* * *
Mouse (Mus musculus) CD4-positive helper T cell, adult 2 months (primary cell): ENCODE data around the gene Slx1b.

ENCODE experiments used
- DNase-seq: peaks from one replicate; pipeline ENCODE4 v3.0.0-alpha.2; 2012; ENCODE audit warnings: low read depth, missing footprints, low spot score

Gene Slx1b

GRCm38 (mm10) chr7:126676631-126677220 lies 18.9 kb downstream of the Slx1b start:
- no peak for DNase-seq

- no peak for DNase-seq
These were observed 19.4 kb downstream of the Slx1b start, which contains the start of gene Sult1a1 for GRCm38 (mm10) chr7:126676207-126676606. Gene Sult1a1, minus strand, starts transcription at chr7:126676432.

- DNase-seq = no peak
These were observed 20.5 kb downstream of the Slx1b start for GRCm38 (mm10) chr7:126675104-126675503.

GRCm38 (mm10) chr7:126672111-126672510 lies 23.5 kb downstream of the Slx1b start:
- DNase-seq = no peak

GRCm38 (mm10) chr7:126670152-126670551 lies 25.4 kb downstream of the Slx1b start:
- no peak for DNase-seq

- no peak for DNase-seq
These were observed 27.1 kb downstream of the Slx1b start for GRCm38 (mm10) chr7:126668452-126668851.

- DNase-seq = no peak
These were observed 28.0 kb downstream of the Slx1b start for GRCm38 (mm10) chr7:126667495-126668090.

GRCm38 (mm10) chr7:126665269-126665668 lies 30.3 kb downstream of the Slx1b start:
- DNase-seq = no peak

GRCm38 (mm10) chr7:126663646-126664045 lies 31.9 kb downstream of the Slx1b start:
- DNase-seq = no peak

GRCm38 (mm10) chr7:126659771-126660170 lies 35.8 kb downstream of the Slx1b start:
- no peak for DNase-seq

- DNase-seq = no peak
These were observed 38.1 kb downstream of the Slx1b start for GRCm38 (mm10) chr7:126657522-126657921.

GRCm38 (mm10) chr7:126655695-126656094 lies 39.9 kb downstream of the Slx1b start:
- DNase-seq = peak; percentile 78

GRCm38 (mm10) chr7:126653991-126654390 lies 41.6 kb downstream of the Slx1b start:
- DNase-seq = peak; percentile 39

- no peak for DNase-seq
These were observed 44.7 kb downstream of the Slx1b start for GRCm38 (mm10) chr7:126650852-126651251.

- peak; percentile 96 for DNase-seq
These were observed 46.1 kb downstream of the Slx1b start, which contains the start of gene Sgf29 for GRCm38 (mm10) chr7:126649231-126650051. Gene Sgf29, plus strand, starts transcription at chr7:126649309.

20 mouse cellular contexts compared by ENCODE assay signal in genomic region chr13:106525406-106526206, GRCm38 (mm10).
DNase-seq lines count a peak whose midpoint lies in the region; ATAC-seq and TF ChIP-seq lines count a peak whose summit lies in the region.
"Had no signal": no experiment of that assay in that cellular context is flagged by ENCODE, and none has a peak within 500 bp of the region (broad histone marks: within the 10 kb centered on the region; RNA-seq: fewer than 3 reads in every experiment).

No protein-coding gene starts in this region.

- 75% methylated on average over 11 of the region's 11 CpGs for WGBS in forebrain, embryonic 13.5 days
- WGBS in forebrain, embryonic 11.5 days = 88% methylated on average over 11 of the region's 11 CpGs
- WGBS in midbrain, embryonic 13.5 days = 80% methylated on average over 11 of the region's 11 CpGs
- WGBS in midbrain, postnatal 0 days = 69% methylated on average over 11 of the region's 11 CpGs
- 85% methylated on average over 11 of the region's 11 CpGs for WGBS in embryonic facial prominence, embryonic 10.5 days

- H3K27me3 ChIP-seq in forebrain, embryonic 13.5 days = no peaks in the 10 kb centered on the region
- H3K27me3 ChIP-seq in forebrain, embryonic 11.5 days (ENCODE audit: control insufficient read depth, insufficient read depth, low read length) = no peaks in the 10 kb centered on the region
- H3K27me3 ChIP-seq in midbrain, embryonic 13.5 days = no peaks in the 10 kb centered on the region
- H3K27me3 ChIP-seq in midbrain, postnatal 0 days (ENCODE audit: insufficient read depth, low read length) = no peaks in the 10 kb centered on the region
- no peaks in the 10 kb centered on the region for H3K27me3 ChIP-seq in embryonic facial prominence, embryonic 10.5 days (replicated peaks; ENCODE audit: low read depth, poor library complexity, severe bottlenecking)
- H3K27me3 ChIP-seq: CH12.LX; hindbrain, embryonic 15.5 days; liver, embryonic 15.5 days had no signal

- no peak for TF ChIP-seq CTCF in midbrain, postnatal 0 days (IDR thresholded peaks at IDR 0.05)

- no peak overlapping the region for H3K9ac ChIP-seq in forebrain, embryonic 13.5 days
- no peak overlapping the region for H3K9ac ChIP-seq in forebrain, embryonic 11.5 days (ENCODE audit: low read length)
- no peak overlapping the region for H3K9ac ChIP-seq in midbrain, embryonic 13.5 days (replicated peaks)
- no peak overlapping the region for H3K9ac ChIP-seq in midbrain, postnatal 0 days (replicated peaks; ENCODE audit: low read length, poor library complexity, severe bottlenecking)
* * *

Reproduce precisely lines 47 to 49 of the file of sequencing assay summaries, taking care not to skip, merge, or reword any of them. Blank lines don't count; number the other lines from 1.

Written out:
- H3K27me3 ChIP-seq in midbrain, postnatal 0 days (ENCODE audit: insufficient read depth, low read length) = no peaks in the 10 kb centered on the region
- no peaks in the 10 kb centered on the region for H3K27me3 ChIP-seq in embryonic facial prominence, embryonic 10.5 days (replicated peaks; ENCODE audit: low read depth, poor library complexity, severe bottlenecking)
- H3K27me3 ChIP-seq: CH12.LX; hindbrain, embryonic 15.5 days; liver, embryonic 15.5 days had no signal